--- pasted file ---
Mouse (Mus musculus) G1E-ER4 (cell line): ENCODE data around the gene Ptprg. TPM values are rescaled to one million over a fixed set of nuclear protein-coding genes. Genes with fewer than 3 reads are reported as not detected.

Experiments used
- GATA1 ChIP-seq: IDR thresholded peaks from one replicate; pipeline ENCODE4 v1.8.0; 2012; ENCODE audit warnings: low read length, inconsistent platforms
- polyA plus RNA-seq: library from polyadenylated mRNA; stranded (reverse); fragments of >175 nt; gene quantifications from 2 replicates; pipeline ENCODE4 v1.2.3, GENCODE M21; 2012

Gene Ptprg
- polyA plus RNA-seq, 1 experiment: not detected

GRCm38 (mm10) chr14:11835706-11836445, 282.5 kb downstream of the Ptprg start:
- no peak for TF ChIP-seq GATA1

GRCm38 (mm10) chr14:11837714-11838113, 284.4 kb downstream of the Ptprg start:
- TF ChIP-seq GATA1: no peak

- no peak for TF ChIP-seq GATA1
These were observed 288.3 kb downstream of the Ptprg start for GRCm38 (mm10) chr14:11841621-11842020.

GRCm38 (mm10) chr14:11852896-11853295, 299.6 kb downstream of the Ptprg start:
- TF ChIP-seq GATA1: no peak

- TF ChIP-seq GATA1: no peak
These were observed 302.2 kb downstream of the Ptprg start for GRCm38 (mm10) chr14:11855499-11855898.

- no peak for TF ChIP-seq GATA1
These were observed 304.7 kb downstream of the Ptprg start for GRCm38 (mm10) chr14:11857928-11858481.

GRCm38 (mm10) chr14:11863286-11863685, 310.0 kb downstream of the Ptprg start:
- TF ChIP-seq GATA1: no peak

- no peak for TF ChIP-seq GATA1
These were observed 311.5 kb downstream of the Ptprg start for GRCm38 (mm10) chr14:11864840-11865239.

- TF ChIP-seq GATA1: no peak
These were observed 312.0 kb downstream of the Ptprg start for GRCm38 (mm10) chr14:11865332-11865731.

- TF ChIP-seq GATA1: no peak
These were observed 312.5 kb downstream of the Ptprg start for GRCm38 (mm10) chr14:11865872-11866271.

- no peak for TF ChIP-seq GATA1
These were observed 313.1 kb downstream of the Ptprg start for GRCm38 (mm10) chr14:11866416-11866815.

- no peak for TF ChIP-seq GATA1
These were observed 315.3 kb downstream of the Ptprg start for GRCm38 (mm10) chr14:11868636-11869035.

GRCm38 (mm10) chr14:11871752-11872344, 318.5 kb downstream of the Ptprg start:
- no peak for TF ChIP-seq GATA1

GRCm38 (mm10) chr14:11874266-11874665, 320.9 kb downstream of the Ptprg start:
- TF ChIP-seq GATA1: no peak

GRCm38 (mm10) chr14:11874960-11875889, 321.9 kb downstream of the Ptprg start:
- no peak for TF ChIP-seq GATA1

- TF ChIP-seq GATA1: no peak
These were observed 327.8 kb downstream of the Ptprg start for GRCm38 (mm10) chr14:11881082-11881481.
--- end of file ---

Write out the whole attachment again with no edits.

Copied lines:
Mouse (Mus musculus) G1E-ER4 (cell line): ENCODE data around the gene Ptprg. TPM values are rescaled to one million over a fixed set of nuclear protein-coding genes. Genes with fewer than 3 reads are reported as not detected.

Experiments used
- GATA1 ChIP-seq: IDR thresholded peaks from one replicate; pipeline ENCODE4 v1.8.0; 2012; ENCODE audit warnings: low read length, inconsistent platforms
- polyA plus RNA-seq: library from polyadenylated mRNA; stranded (reverse); fragments of >175 nt; gene quantifications from 2 replicates; pipeline ENCODE4 v1.2.3, GENCODE M21; 2012

Gene Ptprg
- polyA plus RNA-seq, 1 experiment: not detected

GRCm38 (mm10) chr14:11835706-11836445, 282.5 kb downstream of the Ptprg start:
- no peak for TF ChIP-seq GATA1

GRCm38 (mm10) chr14:11837714-11838113, 284.4 kb downstream of the Ptprg start:
- TF ChIP-seq GATA1: no peak

- no peak for TF ChIP-seq GATA1
These were observed 288.3 kb downstream of the Ptprg start for GRCm38 (mm10) chr14:11841621-11842020.

GRCm38 (mm10) chr14:11852896-11853295, 299.6 kb downstream of the Ptprg start:
- TF ChIP-seq GATA1: no peak

- TF ChIP-seq GATA1: no peak
These were observed 302.2 kb downstream of the Ptprg start for GRCm38 (mm10) chr14:11855499-11855898.

- no peak for TF ChIP-seq GATA1
These were observed 304.7 kb downstream of the Ptprg start for GRCm38 (mm10) chr14:11857928-11858481.

GRCm38 (mm10) chr14:11863286-11863685, 310.0 kb downstream of the Ptprg start:
- TF ChIP-seq GATA1: no peak

- no peak for TF ChIP-seq GATA1
These were observed 311.5 kb downstream of the Ptprg start for GRCm38 (mm10) chr14:11864840-11865239.

- TF ChIP-seq GATA1: no peak
These were observed 312.0 kb downstream of the Ptprg start for GRCm38 (mm10) chr14:11865332-11865731.

- TF ChIP-seq GATA1: no peak
These were observed 312.5 kb downstream of the Ptprg start for GRCm38 (mm10) chr14:11865872-11866271.

- no peak for TF ChIP-seq GATA1
These were observed 313.1 kb downstream of the Ptprg start for GRCm38 (mm10) chr14:11866416-11866815.

- no peak for TF ChIP-seq GATA1
These were observed 315.3 kb downstream of the Ptprg start for GRCm38 (mm10) chr14:11868636-11869035.

GRCm38 (mm10) chr14:11871752-11872344, 318.5 kb downstream of the Ptprg start:
- no peak for TF ChIP-seq GATA1

GRCm38 (mm10) chr14:11874266-11874665, 320.9 kb downstream of the Ptprg start:
- TF ChIP-seq GATA1: no peak

GRCm38 (mm10) chr14:11874960-11875889, 321.9 kb downstream of the Ptprg start:
- no peak for TF ChIP-seq GATA1

- TF ChIP-seq GATA1: no peak
These were observed 327.8 kb downstream of the Ptprg start for GRCm38 (mm10) chr14:11881082-11881481.